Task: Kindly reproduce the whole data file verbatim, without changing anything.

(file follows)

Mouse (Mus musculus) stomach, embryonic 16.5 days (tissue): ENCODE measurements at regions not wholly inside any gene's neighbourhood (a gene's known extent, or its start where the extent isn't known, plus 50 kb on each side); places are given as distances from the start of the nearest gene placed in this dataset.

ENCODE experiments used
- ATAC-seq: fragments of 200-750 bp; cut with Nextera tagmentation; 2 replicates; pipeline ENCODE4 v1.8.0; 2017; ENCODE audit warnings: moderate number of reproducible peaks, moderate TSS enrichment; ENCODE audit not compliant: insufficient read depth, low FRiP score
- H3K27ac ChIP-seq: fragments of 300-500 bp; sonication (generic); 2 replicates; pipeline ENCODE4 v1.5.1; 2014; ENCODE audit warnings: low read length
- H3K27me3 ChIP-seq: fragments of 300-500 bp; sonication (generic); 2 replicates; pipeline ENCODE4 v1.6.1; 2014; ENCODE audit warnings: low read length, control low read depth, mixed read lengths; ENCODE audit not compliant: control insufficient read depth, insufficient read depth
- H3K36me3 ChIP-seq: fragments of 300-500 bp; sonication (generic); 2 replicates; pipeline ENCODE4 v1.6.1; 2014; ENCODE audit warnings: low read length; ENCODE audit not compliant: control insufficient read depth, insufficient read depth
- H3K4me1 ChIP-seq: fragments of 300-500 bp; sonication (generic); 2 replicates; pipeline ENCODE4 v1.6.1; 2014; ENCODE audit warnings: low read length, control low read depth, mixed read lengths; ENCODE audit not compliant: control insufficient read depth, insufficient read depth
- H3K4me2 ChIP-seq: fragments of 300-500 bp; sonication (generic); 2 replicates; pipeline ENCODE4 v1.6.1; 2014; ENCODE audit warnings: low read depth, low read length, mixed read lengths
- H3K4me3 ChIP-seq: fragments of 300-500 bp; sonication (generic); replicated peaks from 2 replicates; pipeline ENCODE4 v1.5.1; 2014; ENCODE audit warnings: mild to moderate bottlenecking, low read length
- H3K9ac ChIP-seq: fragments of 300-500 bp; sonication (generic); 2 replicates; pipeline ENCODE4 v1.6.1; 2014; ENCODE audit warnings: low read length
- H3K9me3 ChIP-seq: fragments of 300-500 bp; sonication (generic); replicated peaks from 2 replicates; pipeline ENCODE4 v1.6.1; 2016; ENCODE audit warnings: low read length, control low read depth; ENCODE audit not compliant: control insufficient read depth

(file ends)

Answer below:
Mouse (Mus musculus) stomach, embryonic 16.5 days (tissue): ENCODE measurements at regions not wholly inside any gene's neighbourhood (a gene's known extent, or its start where the extent isn't known, plus 50 kb on each side); places are given as distances from the start of the nearest gene placed in this dataset.

ENCODE experiments used
- ATAC-seq: fragments of 200-750 bp; cut with Nextera tagmentation; 2 replicates; pipeline ENCODE4 v1.8.0; 2017; ENCODE audit warnings: moderate number of reproducible peaks, moderate TSS enrichment; ENCODE audit not compliant: insufficient read depth, low FRiP score
- H3K27ac ChIP-seq: fragments of 300-500 bp; sonication (generic); 2 replicates; pipeline ENCODE4 v1.5.1; 2014; ENCODE audit warnings: low read length
- H3K27me3 ChIP-seq: fragments of 300-500 bp; sonication (generic); 2 replicates; pipeline ENCODE4 v1.6.1; 2014; ENCODE audit warnings: low read length, control low read depth, mixed read lengths; ENCODE audit not compliant: control insufficient read depth, insufficient read depth
- H3K36me3 ChIP-seq: fragments of 300-500 bp; sonication (generic); 2 replicates; pipeline ENCODE4 v1.6.1; 2014; ENCODE audit warnings: low read length; ENCODE audit not compliant: control insufficient read depth, insufficient read depth
- H3K4me1 ChIP-seq: fragments of 300-500 bp; sonication (generic); 2 replicates; pipeline ENCODE4 v1.6.1; 2014; ENCODE audit warnings: low read length, control low read depth, mixed read lengths; ENCODE audit not compliant: control insufficient read depth, insufficient read depth
- H3K4me2 ChIP-seq: fragments of 300-500 bp; sonication (generic); 2 replicates; pipeline ENCODE4 v1.6.1; 2014; ENCODE audit warnings: low read depth, low read length, mixed read lengths
- H3K4me3 ChIP-seq: fragments of 300-500 bp; sonication (generic); replicated peaks from 2 replicates; pipeline ENCODE4 v1.5.1; 2014; ENCODE audit warnings: mild to moderate bottlenecking, low read length
- H3K9ac ChIP-seq: fragments of 300-500 bp; sonication (generic); 2 replicates; pipeline ENCODE4 v1.6.1; 2014; ENCODE audit warnings: low read length
- H3K9me3 ChIP-seq: fragments of 300-500 bp; sonication (generic); replicated peaks from 2 replicates; pipeline ENCODE4 v1.6.1; 2016; ENCODE audit warnings: low read length, control low read depth; ENCODE audit not compliant: control insufficient read depth